Five Card Stud is similar to Five Card Draw, the difference being that you do not ever get a chance to replace cards in your hand and therefore do not get a chance to improve that hand. As in Seven Card Stud you get a hole card and 4 open cards for all to see. Most versions play the final card as a community card. Since there is no chance to improve your hand, the winning hands tend to be either pairs or high cards and it is hard to string people along to the final street. Some variations on Five Card Stud alleviate this by making the last card a pocket card allowing for some raises.
The hand starts with the dealer handing each player 2 cards. First cards dealt are a hole card and then the dealer follows up with an open card for each player. Wagering then begins, usually with the high open card going first and then following clockwise. This continues until betting is over. These are the first two "Streets".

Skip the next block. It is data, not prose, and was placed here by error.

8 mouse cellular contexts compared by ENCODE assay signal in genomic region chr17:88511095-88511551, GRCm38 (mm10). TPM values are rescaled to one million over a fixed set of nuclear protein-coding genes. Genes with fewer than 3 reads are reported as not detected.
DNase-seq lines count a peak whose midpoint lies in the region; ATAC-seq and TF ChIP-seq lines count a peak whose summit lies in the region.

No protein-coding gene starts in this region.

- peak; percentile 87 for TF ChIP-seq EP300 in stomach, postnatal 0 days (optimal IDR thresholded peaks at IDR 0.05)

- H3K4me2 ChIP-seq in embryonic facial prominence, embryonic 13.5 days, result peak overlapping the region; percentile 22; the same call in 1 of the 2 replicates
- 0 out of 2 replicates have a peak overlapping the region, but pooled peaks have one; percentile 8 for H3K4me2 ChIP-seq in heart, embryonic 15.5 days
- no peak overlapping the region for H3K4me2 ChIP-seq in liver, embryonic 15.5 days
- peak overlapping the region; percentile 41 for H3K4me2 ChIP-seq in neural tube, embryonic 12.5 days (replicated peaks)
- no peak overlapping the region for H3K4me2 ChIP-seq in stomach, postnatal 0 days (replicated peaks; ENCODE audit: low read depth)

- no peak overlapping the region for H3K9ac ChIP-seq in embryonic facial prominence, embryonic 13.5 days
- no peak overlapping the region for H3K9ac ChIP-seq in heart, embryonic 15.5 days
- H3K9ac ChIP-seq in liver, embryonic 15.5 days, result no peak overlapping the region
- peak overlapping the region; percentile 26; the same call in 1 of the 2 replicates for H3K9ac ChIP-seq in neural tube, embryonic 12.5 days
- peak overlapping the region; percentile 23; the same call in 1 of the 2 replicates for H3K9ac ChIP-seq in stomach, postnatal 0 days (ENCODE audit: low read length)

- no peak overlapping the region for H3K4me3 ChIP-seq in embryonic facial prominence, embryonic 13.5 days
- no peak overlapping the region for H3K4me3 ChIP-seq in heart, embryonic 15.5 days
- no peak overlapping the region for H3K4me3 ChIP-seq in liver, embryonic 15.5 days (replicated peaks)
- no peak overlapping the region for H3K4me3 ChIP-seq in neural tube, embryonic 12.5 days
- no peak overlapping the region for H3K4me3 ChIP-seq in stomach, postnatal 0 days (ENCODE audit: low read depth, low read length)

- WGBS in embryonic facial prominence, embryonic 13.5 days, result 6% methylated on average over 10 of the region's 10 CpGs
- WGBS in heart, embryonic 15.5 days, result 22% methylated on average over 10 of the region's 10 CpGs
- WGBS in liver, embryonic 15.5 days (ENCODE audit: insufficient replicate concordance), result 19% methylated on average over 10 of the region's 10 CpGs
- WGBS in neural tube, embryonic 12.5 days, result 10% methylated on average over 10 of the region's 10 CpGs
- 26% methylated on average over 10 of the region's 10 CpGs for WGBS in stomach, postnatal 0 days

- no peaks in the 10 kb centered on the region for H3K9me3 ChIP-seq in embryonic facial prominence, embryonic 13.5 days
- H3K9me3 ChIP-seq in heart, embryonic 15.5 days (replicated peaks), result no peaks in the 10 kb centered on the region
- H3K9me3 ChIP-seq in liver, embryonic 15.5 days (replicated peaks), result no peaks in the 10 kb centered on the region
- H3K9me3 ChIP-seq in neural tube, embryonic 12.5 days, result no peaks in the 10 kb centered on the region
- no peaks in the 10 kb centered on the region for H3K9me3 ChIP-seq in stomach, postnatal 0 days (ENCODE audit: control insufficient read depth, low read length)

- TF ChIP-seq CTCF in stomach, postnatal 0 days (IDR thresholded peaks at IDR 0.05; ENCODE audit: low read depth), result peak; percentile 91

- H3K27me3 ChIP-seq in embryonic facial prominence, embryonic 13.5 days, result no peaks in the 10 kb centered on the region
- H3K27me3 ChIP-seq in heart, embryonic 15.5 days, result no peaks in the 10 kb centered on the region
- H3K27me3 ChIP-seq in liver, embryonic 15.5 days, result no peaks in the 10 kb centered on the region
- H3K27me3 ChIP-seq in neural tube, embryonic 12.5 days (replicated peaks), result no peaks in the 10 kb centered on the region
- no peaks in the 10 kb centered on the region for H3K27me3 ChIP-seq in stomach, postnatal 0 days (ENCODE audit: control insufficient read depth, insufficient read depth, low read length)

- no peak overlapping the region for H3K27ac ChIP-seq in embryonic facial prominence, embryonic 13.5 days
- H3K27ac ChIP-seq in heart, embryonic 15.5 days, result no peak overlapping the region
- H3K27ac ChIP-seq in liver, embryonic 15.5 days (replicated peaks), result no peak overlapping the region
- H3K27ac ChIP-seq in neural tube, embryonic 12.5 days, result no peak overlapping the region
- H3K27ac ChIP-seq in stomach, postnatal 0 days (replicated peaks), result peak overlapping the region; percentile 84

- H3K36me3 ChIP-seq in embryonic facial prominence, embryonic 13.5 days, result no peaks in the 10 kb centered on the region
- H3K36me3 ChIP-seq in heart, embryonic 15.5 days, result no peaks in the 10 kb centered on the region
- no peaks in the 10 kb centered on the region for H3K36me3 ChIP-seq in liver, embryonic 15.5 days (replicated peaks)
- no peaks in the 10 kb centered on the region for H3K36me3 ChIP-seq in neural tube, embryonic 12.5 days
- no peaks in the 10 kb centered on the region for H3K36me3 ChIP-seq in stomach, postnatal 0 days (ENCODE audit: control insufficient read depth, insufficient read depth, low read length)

The dealer then hands out a third card, which is another open card. This is followed by another round of betting. Betting begins again with the highest open card opening and continues until there are no more bets made. Then it is time for the Fourth Street.
Again the dealer hands out an open card, which is then followed by another round of betting. Betting again continues until all call and then it is on to the Fifth Street.
The Fifth Street is the final card. Usually this is an open card but some variations play this as a hole or pocket card to make the game more interesting. This variation creates more uncertainty about which cards your opponent's hole cards could be and allows for more interesting betting opportunities. Bluffs and more creative betting make this variation more interesting than four straight open cards.
Another variation is to have both the first and second cards remain hole cards, for much the same reasons as making the fifth card a hole card. The problem with having only the first card as a hole card is that even beginning players get a feel for the odds of any particular player having a better hand than theirs, based on their open cards. Therefore it is difficult to have an interesting hand of cards as betting tends to be rather a bit more conservative as a result.
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